3)      The Messiah would be born in Bethlehem

4)      The Messiah would be born from the line of Abraham

5)      The Messiah would be a descendant of Isaac

6)      The Messiah would be a descendant of Jacob

7)      The Messiah would come from the tribe of Judah

8)      The Messiah would be heir to King David’s throne

9)      The Messiah would be called Immanuel

10)  The Messiah would spend a season in Egypt

11)  A massacre of children would happen at the Messiah’s birthplace

12)  The  Messiah would be called a Nazarene

 

If you didn’t catch some of the nuances of just these twelve prophecies, let me highlight a few. If you studied these prophesies, you would have to wonder how a child, not to mention a child born of a virgin, would be born in the city of Bethlehem and live in Egypt and be from Nazareth, which by the way is 76 miles from Bethlehem. Contrary to how we live today, the people living in the time of Jesus’ birth did not move around unless they absolutely had to.

 

They lived close to their relatives and because traveling was so difficult, due to poor roads, and transportation generally done on foot or donkey, most of the common folk stayed close to home. So if you are pondering these prophesies as a scholar studying the Torah it would seem near to impossible for anyone to achieve each of these prophesies, unless you were a king or very rich. And of course, the Savior was to be the King of Kings.

 

That being said, where do you think the Jewish religious leaders were looking for this Messiah?

 

Certainly not in a stable, in a crowded small village, with a young teenage girl and her new husband, who by the way hasn’t even had the opportunity to make love to his bride, because she was already pregnant when he married her. Not exactly what the Pharisees and Sadducees would deemed “worthy” for the family of the Messiah.

 

This is what I love most about who God is.

 

When we really think about this King of King’s birth thing, how much lower can you go?

 

The creator of the entire universe, the one who puts everything around us, people, animals, plants, the water cycle into motion does the exact opposite of what was expected.

 

You see the idea of knowing God is shining on you by how much wealth or health you have, is not a new one.

 

The Jewish teachers of the Torah taught since father Abraham, that if you were poor or had a disability, you were sinning in some way and until you got your life on straight, you would not receive God’s blessings.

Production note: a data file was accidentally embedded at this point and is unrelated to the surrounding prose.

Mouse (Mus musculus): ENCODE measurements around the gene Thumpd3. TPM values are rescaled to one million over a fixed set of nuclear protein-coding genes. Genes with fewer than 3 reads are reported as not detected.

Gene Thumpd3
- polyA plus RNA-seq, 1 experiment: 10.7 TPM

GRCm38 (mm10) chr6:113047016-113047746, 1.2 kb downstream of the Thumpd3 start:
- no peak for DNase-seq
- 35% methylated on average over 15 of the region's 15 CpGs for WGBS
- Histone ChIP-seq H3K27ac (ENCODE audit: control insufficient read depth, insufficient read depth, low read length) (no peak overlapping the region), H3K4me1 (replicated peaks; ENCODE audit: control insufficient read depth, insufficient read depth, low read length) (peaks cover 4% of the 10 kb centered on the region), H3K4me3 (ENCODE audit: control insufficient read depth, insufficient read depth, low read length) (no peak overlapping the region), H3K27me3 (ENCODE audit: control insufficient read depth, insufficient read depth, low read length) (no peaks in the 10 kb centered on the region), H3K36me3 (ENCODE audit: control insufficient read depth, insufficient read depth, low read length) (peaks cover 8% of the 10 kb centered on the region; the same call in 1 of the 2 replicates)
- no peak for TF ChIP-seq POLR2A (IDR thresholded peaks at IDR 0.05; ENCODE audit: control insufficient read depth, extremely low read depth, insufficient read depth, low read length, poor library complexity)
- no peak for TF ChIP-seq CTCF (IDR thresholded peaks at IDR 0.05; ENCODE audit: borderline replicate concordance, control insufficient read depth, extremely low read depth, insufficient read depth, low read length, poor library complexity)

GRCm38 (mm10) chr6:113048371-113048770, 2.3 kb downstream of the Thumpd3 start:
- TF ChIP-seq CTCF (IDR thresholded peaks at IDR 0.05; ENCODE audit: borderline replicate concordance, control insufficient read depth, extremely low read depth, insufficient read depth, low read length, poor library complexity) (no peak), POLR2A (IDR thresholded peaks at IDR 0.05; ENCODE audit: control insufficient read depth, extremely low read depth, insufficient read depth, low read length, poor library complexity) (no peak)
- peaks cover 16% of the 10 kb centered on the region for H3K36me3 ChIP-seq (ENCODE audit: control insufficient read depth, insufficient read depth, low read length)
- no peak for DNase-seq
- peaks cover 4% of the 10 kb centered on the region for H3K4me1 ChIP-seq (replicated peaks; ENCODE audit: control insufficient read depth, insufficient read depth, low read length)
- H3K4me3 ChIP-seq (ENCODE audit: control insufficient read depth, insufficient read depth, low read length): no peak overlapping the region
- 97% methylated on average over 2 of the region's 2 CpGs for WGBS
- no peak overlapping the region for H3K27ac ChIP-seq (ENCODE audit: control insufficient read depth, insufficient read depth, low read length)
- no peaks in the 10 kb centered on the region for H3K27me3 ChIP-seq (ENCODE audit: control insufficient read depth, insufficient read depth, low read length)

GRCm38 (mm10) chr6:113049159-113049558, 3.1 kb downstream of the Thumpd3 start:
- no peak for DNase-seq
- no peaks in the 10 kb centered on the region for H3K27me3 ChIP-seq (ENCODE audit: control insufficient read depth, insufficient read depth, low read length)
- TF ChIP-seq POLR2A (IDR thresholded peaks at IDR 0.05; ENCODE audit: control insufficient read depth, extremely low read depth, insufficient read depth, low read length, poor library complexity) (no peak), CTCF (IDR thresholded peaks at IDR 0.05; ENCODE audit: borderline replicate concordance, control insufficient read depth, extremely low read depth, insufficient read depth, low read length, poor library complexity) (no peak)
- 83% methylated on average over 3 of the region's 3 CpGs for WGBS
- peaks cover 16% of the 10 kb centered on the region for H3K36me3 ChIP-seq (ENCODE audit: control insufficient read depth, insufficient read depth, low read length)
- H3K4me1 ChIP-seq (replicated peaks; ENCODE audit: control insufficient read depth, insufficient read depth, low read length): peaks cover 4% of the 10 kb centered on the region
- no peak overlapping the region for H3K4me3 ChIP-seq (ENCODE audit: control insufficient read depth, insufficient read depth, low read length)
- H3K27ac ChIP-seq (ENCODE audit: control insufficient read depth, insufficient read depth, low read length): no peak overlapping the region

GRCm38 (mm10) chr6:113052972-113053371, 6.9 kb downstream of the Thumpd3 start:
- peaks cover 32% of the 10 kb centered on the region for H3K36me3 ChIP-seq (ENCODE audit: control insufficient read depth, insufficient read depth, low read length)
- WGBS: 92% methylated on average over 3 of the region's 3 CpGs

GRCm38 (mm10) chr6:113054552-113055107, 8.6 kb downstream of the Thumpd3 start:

Then comes the Messiah.

 

 

The Holy Spirit comes to a teenage girl, who by the way, was not perfect, but was willing to allow God to use her, knowing full well that if she were to become pregnant, that her parents may not believe her story, let alone her fiancée or neighbors.

Then we have Joseph, the step-dad. Clueless until he has a dream and chooses to accept his pregnant betrothed and truly walks in faith. Think about it guys. You are a simple carpenter, you work with your hands and you have arranged to be married and you can’t wait to finally have this woman to yourself. You have been promised that your bride is pure and although you may be low in the working standard of your day, you have always done what was right, you are a hard worker, and you have your pride. Let’s face it. Telling your neighbors that know how to count the number of months from the day you were married to the day your first child is born, that God was the one who impregnated your bride, before you were officially married, may not be seen as a credible story.

 

And then we have the timing of Jesus’ birth.

 

It may have been an unwelcomed blessing for Joseph and Mary to have to go to Bethlehem. Do you think it was a coincidence that the very first time the leader of the Roman government decides he wants to count everyone and declares a census occurs at the very time Mary is ready to give birth? How else is the Messiah going to be born in Bethlehem, and live in Nazareth?